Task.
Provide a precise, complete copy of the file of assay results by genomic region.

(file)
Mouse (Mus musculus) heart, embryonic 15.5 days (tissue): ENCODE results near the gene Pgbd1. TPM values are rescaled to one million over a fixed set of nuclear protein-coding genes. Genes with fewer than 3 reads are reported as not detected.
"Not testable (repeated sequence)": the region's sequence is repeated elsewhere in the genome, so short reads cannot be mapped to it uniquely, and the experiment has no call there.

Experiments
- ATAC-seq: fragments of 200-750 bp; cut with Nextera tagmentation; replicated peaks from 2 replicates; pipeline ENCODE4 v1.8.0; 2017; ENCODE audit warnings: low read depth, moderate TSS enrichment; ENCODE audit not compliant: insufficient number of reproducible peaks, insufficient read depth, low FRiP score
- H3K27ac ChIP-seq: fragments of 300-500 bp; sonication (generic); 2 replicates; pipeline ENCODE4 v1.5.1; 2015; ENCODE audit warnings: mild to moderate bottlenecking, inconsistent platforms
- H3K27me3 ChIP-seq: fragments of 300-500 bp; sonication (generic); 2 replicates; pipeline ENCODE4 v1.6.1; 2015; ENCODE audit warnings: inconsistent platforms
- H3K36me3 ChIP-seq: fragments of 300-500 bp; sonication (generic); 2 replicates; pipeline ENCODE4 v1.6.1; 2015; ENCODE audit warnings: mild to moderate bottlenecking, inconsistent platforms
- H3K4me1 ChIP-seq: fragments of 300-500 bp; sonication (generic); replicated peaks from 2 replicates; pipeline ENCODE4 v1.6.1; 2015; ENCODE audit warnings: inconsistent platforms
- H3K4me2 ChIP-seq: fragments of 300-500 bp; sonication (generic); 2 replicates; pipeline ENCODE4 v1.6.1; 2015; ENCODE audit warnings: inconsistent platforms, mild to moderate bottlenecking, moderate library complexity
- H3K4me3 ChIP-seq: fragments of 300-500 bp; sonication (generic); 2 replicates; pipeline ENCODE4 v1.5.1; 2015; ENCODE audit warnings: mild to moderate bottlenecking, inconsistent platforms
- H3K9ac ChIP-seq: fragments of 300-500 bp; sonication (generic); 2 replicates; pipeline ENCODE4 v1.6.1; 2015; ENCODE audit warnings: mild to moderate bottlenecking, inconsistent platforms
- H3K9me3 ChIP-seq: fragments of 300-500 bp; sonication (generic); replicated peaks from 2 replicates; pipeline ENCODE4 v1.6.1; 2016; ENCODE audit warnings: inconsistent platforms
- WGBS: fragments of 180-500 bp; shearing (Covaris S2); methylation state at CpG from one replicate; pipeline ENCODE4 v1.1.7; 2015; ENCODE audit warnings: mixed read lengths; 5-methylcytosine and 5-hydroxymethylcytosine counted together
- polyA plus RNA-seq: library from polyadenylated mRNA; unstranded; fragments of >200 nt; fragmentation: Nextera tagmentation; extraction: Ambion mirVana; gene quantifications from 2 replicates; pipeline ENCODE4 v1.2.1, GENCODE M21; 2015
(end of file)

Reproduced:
Mouse (Mus musculus) heart, embryonic 15.5 days (tissue): ENCODE results near the gene Pgbd1. TPM values are rescaled to one million over a fixed set of nuclear protein-coding genes. Genes with fewer than 3 reads are reported as not detected.
"Not testable (repeated sequence)": the region's sequence is repeated elsewhere in the genome, so short reads cannot be mapped to it uniquely, and the experiment has no call there.

Experiments
- ATAC-seq: fragments of 200-750 bp; cut with Nextera tagmentation; replicated peaks from 2 replicates; pipeline ENCODE4 v1.8.0; 2017; ENCODE audit warnings: low read depth, moderate TSS enrichment; ENCODE audit not compliant: insufficient number of reproducible peaks, insufficient read depth, low FRiP score
- H3K27ac ChIP-seq: fragments of 300-500 bp; sonication (generic); 2 replicates; pipeline ENCODE4 v1.5.1; 2015; ENCODE audit warnings: mild to moderate bottlenecking, inconsistent platforms
- H3K27me3 ChIP-seq: fragments of 300-500 bp; sonication (generic); 2 replicates; pipeline ENCODE4 v1.6.1; 2015; ENCODE audit warnings: inconsistent platforms
- H3K36me3 ChIP-seq: fragments of 300-500 bp; sonication (generic); 2 replicates; pipeline ENCODE4 v1.6.1; 2015; ENCODE audit warnings: mild to moderate bottlenecking, inconsistent platforms
- H3K4me1 ChIP-seq: fragments of 300-500 bp; sonication (generic); replicated peaks from 2 replicates; pipeline ENCODE4 v1.6.1; 2015; ENCODE audit warnings: inconsistent platforms
- H3K4me2 ChIP-seq: fragments of 300-500 bp; sonication (generic); 2 replicates; pipeline ENCODE4 v1.6.1; 2015; ENCODE audit warnings: inconsistent platforms, mild to moderate bottlenecking, moderate library complexity
- H3K4me3 ChIP-seq: fragments of 300-500 bp; sonication (generic); 2 replicates; pipeline ENCODE4 v1.5.1; 2015; ENCODE audit warnings: mild to moderate bottlenecking, inconsistent platforms
- H3K9ac ChIP-seq: fragments of 300-500 bp; sonication (generic); 2 replicates; pipeline ENCODE4 v1.6.1; 2015; ENCODE audit warnings: mild to moderate bottlenecking, inconsistent platforms
- H3K9me3 ChIP-seq: fragments of 300-500 bp; sonication (generic); replicated peaks from 2 replicates; pipeline ENCODE4 v1.6.1; 2016; ENCODE audit warnings: inconsistent platforms
- WGBS: fragments of 180-500 bp; shearing (Covaris S2); methylation state at CpG from one replicate; pipeline ENCODE4 v1.1.7; 2015; ENCODE audit warnings: mixed read lengths; 5-methylcytosine and 5-hydroxymethylcytosine counted together
- polyA plus RNA-seq: library from polyadenylated mRNA; unstranded; fragments of >200 nt; fragmentation: Nextera tagmentation; extraction: Ambion mirVana; gene quantifications from 2 replicates; pipeline ENCODE4 v1.2.1, GENCODE M21; 2015